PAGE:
The requirements for the Associate of Arts degree will soon change, the Undergraduate Affairs Board announced this spring.
“Program changes occur all the time. Most of the changes that go through UAB would have to do with the curriculum of particular majors,” said Linda Morgan, director of advising and testing, the office which provides academic advising to all Associate of Arts students. “It’s a little more unusual when the structure of a degree changes, and that’s what this is.”
The largest change is the addition of a quantitative skills requirement.
Under the previous catalog, the Associate of Arts degree required nine credits in “math and natural sciences,” which meant that a student could graduate with an Associate of Arts degree and never take a math class.
“The requirements have stiffened,” Morgan said. “We sent letters out to all of our undeclared non-degree students letting them know of these potential changes, in case they wanted to go ahead and (declare). I think we sent out about 800 letters to students with at least 15 credits. We tried to reach as many as we could.”
Under the new program, students will need to fulfill at least one quantitative skills course from the university’s General Education Requirements.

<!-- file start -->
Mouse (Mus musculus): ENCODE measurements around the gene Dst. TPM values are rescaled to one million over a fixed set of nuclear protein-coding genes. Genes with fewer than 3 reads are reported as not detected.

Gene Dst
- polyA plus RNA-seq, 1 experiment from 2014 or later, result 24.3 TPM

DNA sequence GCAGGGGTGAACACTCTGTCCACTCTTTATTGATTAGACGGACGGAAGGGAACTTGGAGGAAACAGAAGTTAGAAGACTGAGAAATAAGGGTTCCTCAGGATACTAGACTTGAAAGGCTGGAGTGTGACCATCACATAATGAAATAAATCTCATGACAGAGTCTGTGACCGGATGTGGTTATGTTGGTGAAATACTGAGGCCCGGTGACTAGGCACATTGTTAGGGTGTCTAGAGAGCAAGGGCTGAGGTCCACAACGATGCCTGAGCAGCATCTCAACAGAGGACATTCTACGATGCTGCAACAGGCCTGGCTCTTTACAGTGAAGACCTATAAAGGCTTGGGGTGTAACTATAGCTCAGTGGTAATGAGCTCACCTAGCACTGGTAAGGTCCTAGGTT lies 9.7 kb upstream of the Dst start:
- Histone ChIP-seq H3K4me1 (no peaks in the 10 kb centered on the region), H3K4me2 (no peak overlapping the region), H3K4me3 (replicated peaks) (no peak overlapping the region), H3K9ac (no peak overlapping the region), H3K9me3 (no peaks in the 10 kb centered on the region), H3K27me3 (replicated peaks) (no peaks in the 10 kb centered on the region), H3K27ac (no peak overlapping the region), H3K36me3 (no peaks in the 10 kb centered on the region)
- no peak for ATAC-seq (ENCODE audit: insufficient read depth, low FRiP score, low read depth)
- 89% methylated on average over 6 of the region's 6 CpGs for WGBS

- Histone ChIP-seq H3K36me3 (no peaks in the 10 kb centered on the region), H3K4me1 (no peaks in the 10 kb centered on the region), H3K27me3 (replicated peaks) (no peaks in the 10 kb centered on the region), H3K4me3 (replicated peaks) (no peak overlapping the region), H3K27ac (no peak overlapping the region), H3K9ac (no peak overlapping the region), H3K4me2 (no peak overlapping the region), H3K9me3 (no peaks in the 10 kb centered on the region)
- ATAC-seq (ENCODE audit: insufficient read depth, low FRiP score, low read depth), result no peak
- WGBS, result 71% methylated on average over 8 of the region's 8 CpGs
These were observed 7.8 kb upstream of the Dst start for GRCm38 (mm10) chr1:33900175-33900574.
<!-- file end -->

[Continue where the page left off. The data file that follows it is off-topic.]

“That’s going to blindside some students who’ve been following the curriculum. They think they’re all set and ready to graduate, but they just hadn’t declared,” Morgan said. “They’re going to have to declare under the 2005 catalog, and now they’re going to be thrown into a math course. We’re most concerned about that because of all the mathphobia that exists.”
Natural sciences course options will also be affected.
“The student is to select natural sciences classes from among the GER for the four-year degree,” said Roy Poole, professor of counseling and member of the UAB. “Whereas in the past students could select courses that did not necessarily have to be from the GER list.”
Humanities and social sciences credits will also have to be selected from the GER.
The applied studies category, previously nine credits, will become part of the new degree structure’s 27 general-elective credits.
“With this particular degree change, it basically started with the faculty and went up through UAB,” Pool said.
The UAB is comprised of faculty from various schools. They approve program and degree changes and new degree offerings.
“They look at proposed changes that come from the university faculty who initiate the changes and that comes from the different colleges,” Poole said. “The notion is that by making these changes we will, in effect, be satisfying our accreditation requirements,” Poole said.
The changes, which were approved by the UAB March 18, will affect all non-declared students following the Associate of Arts track, as well as all students new to that degree program.
This spring, 104 students graduated from UAA in the associate degree program.
The changes go into effect immediately, pending approval by the Board of Regents next month.
“It’s pretty much a done deal,” Morgan said.